2942.—LOIN OF VEAL.
As is the case with a loin of mutton, the careful jointing of a loin of veal is more than half the battle in carving it. The butcher should be warned to carefully attend to this, for there is nothing more annoying or irritating to an inexperienced carver than to be obliged to turn his knife in all directions to find the exact place where it should be inserted in order to divide the bones. When jointing is properly performed, there is little difficulty in carrying the knife across and separating each chop. To each guest should be given a piece of the kidney and kidney-fat, which lie underneath, and are considered great delicacies.
2943.—CALF'S HEAD. (Carving Illustration No. 6, Fig. 1.)
A calf's head is nearly always boned before serving, and is then cut into slices like any other boned and rolled joint, but the illustration shows the method of carving when the bones have not been removed. Cut strips from the ear to the nose; with each of these should be helped a piece of what is called the throat sweetbread, cut in semi-circular form from the throat part. The eye, and the flesh round, are favourite morsels with many, and should be given to those at the table who are known to be the greatest connoisseurs. The jawbone being removed, there will then be found some nice lean; and the palate, which is reckoned by some a tit-bit, lies under the head. On a separate dish there is always served the tongue and brains, and each guest should be asked to take some of these.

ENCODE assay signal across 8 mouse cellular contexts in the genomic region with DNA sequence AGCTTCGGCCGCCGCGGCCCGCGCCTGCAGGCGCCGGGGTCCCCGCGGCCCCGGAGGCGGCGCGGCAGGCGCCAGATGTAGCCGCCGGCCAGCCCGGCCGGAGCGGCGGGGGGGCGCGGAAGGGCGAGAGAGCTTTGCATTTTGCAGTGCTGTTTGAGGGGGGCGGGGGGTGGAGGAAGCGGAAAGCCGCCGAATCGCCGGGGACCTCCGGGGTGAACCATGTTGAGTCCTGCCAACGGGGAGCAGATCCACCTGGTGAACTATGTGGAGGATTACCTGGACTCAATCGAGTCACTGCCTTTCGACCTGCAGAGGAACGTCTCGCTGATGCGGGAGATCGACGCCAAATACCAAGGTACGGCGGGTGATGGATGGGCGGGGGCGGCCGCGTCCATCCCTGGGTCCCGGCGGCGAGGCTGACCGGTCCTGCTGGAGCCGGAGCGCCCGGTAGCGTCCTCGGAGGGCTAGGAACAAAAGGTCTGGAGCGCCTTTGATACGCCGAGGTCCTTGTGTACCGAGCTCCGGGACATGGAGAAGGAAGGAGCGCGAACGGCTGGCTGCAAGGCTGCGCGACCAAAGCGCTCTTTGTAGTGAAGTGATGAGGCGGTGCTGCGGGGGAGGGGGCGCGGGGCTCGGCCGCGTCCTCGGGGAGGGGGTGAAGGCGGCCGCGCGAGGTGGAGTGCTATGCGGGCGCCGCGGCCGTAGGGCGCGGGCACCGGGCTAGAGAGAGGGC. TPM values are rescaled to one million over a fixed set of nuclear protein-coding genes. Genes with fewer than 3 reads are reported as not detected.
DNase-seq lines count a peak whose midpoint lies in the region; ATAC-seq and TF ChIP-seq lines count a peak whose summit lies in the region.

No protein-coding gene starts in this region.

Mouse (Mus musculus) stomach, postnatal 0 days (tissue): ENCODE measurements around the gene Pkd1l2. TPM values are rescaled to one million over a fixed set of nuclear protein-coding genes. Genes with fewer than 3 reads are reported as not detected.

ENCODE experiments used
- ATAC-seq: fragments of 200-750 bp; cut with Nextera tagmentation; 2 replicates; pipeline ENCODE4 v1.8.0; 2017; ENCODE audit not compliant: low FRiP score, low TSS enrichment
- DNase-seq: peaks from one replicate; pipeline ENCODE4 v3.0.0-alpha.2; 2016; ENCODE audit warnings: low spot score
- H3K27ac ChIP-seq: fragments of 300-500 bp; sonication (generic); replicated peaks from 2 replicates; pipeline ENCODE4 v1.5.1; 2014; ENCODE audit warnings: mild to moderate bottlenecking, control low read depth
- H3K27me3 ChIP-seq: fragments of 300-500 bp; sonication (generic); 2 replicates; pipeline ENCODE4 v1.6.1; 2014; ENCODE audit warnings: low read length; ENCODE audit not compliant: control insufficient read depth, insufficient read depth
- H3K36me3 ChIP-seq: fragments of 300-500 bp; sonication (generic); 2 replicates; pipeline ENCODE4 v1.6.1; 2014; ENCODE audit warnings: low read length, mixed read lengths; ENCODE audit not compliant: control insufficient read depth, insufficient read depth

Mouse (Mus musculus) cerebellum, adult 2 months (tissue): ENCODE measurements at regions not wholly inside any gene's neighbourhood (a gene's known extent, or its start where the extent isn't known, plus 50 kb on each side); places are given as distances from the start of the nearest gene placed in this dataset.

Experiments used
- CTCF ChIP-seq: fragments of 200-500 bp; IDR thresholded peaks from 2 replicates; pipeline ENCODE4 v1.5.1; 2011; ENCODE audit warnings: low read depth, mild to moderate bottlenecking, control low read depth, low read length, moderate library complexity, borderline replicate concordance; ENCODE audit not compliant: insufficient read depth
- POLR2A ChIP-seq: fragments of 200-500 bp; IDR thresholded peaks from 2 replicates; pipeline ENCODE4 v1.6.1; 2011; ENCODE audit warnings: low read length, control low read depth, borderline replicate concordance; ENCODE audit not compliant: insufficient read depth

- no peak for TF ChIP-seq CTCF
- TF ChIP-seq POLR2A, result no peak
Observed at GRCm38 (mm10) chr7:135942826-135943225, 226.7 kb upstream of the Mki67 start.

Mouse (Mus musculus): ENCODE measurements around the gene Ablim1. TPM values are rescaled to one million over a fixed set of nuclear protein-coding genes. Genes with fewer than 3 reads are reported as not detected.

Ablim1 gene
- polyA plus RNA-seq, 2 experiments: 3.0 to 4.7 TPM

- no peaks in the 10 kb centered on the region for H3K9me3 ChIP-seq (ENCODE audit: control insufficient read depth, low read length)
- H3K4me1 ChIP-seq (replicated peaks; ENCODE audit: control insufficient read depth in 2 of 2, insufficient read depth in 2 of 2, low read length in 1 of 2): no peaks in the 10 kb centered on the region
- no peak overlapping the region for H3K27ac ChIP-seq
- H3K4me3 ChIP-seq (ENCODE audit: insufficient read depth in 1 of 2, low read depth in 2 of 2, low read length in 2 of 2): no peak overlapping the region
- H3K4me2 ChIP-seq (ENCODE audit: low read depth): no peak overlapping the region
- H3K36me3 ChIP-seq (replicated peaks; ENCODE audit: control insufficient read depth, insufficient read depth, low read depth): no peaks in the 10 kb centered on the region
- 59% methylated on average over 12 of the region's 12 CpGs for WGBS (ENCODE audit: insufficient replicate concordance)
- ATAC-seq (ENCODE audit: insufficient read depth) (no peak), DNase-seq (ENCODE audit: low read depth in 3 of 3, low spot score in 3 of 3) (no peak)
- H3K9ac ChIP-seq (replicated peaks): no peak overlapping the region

Mutton and Lamb.
2944.—FORE-QUARTER OF LAMB. (Carving Illustration No. 8, Figs. 2 and 3.)
In carving a fore-quarter of lamb, the separation of the shoulder from the breast is the first point to be attended to; this is done in the manner shown in Fig. 2, and then, by raising with a little force the shoulder, into which the fork should be firmly fixed, it will come away with just a little more exercise of the knife. In dividing the shoulder and breast the carver should take care not to cut away too much of the meat from the latter, as that would rather spoil its appearance when the shoulder is removed. Unless the whole of the quarter is to be cut up, the shoulder should beto another dish and put aside to be served cold. The joint is then ready to be served to the guests; cutlets are carved from the ribs in the manner shown in Fig. 3, and the shoulder is carved in the usual manner. (See illustration No. 7, Figs. 2 and 3). When the shoulder is being used, the carver may ask those at the table which parts they prefer, ribs, brisket, or a piece of shoulder, or he may serve a piece of shoulder and a cutlet in each portion.